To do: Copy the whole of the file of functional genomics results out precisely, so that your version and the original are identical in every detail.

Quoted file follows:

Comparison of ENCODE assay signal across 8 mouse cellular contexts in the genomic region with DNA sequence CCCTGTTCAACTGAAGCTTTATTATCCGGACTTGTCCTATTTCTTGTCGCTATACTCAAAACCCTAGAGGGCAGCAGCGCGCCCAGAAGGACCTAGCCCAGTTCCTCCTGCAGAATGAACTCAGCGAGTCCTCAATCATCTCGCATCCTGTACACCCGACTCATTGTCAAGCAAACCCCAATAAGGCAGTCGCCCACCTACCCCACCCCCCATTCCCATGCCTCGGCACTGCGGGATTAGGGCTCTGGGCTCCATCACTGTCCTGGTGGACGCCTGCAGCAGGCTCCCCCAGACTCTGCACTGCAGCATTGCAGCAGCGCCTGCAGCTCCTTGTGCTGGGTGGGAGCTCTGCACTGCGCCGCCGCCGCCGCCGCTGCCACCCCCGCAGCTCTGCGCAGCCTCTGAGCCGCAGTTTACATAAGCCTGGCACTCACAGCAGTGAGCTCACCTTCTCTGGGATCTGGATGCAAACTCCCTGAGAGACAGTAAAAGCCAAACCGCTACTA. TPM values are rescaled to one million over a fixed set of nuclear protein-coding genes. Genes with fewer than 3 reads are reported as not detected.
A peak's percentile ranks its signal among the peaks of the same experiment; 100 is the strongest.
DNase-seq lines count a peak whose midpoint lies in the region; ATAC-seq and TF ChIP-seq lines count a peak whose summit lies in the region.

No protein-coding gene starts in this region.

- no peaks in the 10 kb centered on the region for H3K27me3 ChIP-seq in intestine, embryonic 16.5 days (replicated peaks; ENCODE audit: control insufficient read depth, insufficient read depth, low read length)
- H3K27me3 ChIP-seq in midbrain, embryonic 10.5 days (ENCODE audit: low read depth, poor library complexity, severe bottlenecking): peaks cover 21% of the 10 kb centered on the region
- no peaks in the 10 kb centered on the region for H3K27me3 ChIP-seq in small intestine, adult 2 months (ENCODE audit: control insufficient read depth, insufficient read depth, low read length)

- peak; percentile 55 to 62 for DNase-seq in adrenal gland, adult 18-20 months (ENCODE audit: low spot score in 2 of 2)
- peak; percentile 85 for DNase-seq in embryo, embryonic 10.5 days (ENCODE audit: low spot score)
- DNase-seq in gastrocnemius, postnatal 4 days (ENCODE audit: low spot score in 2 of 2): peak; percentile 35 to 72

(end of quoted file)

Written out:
Comparison of ENCODE assay signal across 8 mouse cellular contexts in the genomic region with DNA sequence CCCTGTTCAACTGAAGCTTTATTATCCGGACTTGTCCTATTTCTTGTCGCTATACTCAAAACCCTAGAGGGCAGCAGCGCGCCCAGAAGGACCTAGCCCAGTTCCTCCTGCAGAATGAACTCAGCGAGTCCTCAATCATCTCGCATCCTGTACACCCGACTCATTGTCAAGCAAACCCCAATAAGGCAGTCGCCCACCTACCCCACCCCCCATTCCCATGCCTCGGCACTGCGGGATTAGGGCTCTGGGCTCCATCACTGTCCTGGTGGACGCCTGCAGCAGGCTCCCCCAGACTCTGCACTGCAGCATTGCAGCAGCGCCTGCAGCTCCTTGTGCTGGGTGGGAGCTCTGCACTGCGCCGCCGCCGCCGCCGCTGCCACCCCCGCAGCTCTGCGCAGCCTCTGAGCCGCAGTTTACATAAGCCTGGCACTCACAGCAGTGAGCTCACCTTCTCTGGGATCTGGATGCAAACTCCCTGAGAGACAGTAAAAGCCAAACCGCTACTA. TPM values are rescaled to one million over a fixed set of nuclear protein-coding genes. Genes with fewer than 3 reads are reported as not detected.
A peak's percentile ranks its signal among the peaks of the same experiment; 100 is the strongest.
DNase-seq lines count a peak whose midpoint lies in the region; ATAC-seq and TF ChIP-seq lines count a peak whose summit lies in the region.

No protein-coding gene starts in this region.

- no peaks in the 10 kb centered on the region for H3K27me3 ChIP-seq in intestine, embryonic 16.5 days (replicated peaks; ENCODE audit: control insufficient read depth, insufficient read depth, low read length)
- H3K27me3 ChIP-seq in midbrain, embryonic 10.5 days (ENCODE audit: low read depth, poor library complexity, severe bottlenecking): peaks cover 21% of the 10 kb centered on the region
- no peaks in the 10 kb centered on the region for H3K27me3 ChIP-seq in small intestine, adult 2 months (ENCODE audit: control insufficient read depth, insufficient read depth, low read length)

- peak; percentile 55 to 62 for DNase-seq in adrenal gland, adult 18-20 months (ENCODE audit: low spot score in 2 of 2)
- peak; percentile 85 for DNase-seq in embryo, embryonic 10.5 days (ENCODE audit: low spot score)
- DNase-seq in gastrocnemius, postnatal 4 days (ENCODE audit: low spot score in 2 of 2): peak; percentile 35 to 72